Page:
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Discovering the causes of cancer and the means of prevention

Metabolic Epidemiology Branch

Defining the relationships between diet, energy balance, hormones, tobacco, and cancer

UGI Cancer Research Group

The Upper Gastrointestinal Cancer Research Group fosters the exchange of ideas and expertise on UGI cancers among investigators from DCEG, NCI, and the extramural community. 

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Investigators in the Metabolic Epidemiology Branch (MEB) conduct interdisciplinary research to understand the role of metabolic and lifestyle exposures in causing and preventing cancer. Some of the potentially modifiable exposures we study include diet, hormones, physical activity, and tobacco. We study how these exposures relate to a broad variety of cancers with researchers focusing on breast, colon, endometrium, esophagus, liver, stomach, ovary, pancreas, prostate, and testis. We use traditional epidemiological methods combined with a variety of molecular methods including genomic analysis, metabolomics, microbiomics, and molecular pathology.

Research Mission

MEB’s research mission is to conduct collaborative high-impact epidemiological research on metabolic and lifestyle causes of cancer that will guide prevention and early intervention strategies worldwide.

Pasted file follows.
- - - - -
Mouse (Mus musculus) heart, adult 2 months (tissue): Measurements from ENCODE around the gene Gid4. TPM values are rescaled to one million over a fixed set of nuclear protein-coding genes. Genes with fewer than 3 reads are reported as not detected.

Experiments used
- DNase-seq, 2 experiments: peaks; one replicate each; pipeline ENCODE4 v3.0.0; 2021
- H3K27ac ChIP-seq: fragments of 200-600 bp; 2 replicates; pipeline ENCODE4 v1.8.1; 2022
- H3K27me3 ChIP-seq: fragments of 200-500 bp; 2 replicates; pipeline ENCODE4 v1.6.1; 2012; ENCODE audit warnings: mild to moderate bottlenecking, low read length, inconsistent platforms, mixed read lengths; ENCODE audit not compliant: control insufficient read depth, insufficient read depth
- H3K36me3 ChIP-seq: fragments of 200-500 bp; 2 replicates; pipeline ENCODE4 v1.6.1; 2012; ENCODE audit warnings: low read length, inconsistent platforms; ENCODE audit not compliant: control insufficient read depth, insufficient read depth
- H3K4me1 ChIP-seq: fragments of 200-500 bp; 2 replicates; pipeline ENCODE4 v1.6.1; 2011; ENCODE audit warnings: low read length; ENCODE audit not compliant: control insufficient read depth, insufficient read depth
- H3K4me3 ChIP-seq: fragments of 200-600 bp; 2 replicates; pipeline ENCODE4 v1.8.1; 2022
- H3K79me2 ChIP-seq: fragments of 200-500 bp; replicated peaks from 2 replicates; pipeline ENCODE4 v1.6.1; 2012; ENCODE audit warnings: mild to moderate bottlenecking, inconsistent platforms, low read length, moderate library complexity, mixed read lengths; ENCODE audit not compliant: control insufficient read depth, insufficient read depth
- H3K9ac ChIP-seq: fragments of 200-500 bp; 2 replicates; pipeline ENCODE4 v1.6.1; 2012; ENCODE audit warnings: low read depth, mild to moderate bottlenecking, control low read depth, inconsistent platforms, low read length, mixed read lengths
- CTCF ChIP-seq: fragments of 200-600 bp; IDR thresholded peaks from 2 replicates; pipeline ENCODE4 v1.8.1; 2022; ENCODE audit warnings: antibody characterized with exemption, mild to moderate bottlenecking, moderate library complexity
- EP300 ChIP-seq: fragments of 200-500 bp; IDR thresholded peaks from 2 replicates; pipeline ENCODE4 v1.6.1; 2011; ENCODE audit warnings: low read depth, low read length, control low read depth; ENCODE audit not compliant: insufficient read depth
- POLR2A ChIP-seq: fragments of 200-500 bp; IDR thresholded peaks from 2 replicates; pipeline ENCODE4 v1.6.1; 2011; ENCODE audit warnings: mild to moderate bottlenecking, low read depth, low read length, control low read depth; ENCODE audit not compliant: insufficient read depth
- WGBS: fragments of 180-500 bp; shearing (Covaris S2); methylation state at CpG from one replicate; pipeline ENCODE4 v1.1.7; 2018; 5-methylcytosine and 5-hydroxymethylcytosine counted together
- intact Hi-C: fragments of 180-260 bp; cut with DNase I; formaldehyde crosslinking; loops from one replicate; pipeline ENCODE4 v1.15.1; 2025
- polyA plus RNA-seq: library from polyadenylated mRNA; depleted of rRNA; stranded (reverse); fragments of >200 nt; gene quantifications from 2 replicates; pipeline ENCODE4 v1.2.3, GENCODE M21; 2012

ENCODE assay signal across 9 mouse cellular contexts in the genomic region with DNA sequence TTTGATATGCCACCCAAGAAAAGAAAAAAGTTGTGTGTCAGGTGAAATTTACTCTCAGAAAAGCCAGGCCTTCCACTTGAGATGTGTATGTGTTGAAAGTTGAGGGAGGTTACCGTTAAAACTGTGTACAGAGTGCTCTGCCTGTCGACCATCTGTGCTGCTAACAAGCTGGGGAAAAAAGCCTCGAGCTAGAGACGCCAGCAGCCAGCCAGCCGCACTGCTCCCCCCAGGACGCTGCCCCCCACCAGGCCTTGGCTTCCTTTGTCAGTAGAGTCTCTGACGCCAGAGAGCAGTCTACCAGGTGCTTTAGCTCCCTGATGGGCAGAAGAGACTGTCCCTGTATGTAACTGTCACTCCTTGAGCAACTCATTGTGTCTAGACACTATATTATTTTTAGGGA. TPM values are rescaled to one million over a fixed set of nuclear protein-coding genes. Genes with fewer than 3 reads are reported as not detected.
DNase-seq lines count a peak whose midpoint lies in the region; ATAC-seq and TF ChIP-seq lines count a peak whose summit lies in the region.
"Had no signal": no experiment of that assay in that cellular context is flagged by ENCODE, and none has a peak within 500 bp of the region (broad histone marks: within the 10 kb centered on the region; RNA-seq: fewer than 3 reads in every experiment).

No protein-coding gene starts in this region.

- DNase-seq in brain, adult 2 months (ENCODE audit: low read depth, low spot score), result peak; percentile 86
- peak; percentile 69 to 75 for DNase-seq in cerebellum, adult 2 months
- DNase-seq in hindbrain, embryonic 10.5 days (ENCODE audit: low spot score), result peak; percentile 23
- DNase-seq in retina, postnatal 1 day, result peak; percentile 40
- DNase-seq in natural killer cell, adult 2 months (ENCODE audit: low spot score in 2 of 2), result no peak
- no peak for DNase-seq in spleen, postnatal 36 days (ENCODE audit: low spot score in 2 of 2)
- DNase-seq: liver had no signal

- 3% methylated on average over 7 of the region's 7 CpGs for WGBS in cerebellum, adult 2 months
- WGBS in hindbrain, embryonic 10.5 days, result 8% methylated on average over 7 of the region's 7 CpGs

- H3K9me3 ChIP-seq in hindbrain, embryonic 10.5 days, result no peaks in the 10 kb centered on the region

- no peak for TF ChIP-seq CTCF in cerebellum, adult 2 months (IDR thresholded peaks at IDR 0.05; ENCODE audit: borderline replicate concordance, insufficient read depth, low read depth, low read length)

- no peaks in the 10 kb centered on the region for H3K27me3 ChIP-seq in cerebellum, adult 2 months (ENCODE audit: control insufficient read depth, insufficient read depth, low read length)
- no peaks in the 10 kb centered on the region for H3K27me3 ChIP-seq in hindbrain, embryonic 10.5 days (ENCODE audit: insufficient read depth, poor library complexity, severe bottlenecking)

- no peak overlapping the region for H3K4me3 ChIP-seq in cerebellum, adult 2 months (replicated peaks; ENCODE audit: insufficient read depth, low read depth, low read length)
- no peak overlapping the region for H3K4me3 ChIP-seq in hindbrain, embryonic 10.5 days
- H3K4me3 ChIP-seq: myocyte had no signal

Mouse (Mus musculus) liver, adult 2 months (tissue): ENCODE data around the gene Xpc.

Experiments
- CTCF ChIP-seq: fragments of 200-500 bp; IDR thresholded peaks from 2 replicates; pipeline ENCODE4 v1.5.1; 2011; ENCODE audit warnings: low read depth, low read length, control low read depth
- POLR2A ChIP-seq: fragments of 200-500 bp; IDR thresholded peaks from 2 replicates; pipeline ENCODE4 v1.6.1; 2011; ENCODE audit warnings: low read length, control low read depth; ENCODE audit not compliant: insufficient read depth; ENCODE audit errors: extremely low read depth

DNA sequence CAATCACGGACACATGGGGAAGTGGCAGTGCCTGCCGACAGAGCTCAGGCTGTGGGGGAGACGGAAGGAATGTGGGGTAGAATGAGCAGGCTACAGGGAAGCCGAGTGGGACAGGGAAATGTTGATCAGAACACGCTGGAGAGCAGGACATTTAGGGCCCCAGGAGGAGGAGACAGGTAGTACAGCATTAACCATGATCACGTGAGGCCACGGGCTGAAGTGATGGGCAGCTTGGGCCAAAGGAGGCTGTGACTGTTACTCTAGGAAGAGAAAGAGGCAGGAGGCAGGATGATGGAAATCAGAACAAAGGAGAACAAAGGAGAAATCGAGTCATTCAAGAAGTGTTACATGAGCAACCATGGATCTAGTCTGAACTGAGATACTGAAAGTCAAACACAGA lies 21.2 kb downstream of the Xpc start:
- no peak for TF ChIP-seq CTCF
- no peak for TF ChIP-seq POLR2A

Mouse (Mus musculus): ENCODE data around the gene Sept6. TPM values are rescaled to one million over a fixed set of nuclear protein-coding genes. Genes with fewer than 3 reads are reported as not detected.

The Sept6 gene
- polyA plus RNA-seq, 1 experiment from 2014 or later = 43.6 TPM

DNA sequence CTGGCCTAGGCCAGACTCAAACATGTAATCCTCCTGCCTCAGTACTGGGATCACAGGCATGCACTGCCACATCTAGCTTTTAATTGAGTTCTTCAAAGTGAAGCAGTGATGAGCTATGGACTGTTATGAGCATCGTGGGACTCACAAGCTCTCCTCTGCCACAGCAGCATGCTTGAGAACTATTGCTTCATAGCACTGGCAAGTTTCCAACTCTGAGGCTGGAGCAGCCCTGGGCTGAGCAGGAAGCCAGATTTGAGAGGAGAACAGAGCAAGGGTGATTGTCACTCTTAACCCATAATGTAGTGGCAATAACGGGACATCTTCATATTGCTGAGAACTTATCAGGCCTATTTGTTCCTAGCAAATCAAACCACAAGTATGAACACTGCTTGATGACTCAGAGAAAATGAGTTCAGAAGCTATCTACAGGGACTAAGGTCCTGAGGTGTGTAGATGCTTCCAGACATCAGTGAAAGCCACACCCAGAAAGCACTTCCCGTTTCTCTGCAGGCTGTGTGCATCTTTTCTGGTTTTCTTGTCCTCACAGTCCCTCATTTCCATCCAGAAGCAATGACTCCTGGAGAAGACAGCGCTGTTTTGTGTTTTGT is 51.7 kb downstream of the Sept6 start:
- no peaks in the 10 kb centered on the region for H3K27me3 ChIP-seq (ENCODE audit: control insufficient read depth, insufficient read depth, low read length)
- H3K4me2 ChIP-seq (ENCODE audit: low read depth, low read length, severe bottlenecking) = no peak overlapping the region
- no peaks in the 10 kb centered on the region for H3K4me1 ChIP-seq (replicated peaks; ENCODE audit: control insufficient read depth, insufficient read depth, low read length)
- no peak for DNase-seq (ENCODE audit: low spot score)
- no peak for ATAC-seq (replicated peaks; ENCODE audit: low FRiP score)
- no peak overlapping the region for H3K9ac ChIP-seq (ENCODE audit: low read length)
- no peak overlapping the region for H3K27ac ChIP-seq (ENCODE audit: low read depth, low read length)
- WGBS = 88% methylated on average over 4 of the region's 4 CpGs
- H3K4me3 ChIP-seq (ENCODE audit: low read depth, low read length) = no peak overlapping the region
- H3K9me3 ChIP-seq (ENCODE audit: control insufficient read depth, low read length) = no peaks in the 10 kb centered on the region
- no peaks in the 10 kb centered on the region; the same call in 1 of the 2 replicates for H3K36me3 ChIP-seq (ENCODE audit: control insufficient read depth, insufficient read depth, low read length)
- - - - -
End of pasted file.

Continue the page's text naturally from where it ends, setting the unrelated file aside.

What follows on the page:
We define causal relationships between diet, energy balance, hormones, tobacco, and cancer. Learn more about MEB research areas.

Fellowships

Training and mentoring the next generation of scientists is a key component of MEB’s mission. We provide research training for tenure-track investigators, post-doctoral fellows, doctoral students, masters and post-baccalaureate students, visiting fellows, and summer interns. Meet the current MEB fellows and find out about our research training opportunities.

Tools, Methods, and Resources

MEB investigators develop Web-based instruments, software tools, and other resources to support epidemiological and translational research. Find out more about MEB tools, methods and resources.

Staff Spotlights

Gretchen Gierach, Ph.D., M.P.H., was awarded scientific tenure by the NIH. Dr. Gierach has developed an interdisciplinary breast cancer research program with a special emphasis on the epidemiology of breast density, one of the strongest risk factors for breast cancer. Her work employs a range of technologies and approaches to improve the measurement of density, delineate risk factors for elevated density, and understand mechanisms that mediate its relationship to breast cancer risk.